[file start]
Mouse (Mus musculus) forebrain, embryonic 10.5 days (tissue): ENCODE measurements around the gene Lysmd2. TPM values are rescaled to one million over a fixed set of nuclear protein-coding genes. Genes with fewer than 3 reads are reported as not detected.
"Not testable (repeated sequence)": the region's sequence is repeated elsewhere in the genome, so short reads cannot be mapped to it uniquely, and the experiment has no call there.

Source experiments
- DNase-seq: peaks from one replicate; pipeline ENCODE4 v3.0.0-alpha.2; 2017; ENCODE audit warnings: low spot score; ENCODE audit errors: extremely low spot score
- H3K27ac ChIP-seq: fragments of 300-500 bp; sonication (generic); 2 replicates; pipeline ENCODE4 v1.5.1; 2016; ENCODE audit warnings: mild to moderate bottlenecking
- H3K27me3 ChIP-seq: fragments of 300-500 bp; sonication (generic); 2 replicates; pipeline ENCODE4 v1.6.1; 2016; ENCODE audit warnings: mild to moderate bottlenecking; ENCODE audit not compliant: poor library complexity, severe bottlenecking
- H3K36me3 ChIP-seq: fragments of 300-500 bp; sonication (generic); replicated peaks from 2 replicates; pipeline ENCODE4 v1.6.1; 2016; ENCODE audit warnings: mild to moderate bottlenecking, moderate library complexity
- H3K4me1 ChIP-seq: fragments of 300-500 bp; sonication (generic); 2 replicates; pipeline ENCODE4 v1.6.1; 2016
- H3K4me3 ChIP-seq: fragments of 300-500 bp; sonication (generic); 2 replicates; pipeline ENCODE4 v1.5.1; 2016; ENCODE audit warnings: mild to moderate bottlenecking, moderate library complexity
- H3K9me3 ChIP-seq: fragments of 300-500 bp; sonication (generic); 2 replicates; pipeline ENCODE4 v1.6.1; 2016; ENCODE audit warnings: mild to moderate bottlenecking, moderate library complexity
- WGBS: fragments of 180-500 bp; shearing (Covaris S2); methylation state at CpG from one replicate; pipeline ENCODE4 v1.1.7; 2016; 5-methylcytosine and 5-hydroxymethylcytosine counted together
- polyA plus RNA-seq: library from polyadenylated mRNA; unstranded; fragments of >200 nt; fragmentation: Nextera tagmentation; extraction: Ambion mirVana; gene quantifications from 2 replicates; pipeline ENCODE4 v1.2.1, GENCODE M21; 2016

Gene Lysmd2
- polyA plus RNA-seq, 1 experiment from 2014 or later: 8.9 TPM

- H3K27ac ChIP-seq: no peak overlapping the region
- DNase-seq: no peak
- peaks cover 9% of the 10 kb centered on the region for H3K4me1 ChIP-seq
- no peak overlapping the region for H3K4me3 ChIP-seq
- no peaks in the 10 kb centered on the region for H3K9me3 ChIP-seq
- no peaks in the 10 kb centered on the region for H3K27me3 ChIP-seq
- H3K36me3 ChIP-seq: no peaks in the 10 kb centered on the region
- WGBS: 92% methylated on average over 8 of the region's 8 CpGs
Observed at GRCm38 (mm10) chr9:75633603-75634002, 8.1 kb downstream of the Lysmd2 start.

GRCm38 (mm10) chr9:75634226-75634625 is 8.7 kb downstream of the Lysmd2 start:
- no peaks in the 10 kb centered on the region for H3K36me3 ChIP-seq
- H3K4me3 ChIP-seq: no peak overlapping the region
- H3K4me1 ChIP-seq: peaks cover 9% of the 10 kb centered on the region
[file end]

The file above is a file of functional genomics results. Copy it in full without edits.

Mouse (Mus musculus) forebrain, embryonic 10.5 days (tissue): ENCODE measurements around the gene Lysmd2. TPM values are rescaled to one million over a fixed set of nuclear protein-coding genes. Genes with fewer than 3 reads are reported as not detected.
"Not testable (repeated sequence)": the region's sequence is repeated elsewhere in the genome, so short reads cannot be mapped to it uniquely, and the experiment has no call there.

Source experiments
- DNase-seq: peaks from one replicate; pipeline ENCODE4 v3.0.0-alpha.2; 2017; ENCODE audit warnings: low spot score; ENCODE audit errors: extremely low spot score
- H3K27ac ChIP-seq: fragments of 300-500 bp; sonication (generic); 2 replicates; pipeline ENCODE4 v1.5.1; 2016; ENCODE audit warnings: mild to moderate bottlenecking
- H3K27me3 ChIP-seq: fragments of 300-500 bp; sonication (generic); 2 replicates; pipeline ENCODE4 v1.6.1; 2016; ENCODE audit warnings: mild to moderate bottlenecking; ENCODE audit not compliant: poor library complexity, severe bottlenecking
- H3K36me3 ChIP-seq: fragments of 300-500 bp; sonication (generic); replicated peaks from 2 replicates; pipeline ENCODE4 v1.6.1; 2016; ENCODE audit warnings: mild to moderate bottlenecking, moderate library complexity
- H3K4me1 ChIP-seq: fragments of 300-500 bp; sonication (generic); 2 replicates; pipeline ENCODE4 v1.6.1; 2016
- H3K4me3 ChIP-seq: fragments of 300-500 bp; sonication (generic); 2 replicates; pipeline ENCODE4 v1.5.1; 2016; ENCODE audit warnings: mild to moderate bottlenecking, moderate library complexity
- H3K9me3 ChIP-seq: fragments of 300-500 bp; sonication (generic); 2 replicates; pipeline ENCODE4 v1.6.1; 2016; ENCODE audit warnings: mild to moderate bottlenecking, moderate library complexity
- WGBS: fragments of 180-500 bp; shearing (Covaris S2); methylation state at CpG from one replicate; pipeline ENCODE4 v1.1.7; 2016; 5-methylcytosine and 5-hydroxymethylcytosine counted together
- polyA plus RNA-seq: library from polyadenylated mRNA; unstranded; fragments of >200 nt; fragmentation: Nextera tagmentation; extraction: Ambion mirVana; gene quantifications from 2 replicates; pipeline ENCODE4 v1.2.1, GENCODE M21; 2016

Gene Lysmd2
- polyA plus RNA-seq, 1 experiment from 2014 or later: 8.9 TPM

- H3K27ac ChIP-seq: no peak overlapping the region
- DNase-seq: no peak
- peaks cover 9% of the 10 kb centered on the region for H3K4me1 ChIP-seq
- no peak overlapping the region for H3K4me3 ChIP-seq
- no peaks in the 10 kb centered on the region for H3K9me3 ChIP-seq
- no peaks in the 10 kb centered on the region for H3K27me3 ChIP-seq
- H3K36me3 ChIP-seq: no peaks in the 10 kb centered on the region
- WGBS: 92% methylated on average over 8 of the region's 8 CpGs
Observed at GRCm38 (mm10) chr9:75633603-75634002, 8.1 kb downstream of the Lysmd2 start.

GRCm38 (mm10) chr9:75634226-75634625 is 8.7 kb downstream of the Lysmd2 start:
- no peaks in the 10 kb centered on the region for H3K36me3 ChIP-seq
- H3K4me3 ChIP-seq: no peak overlapping the region
- H3K4me1 ChIP-seq: peaks cover 9% of the 10 kb centered on the region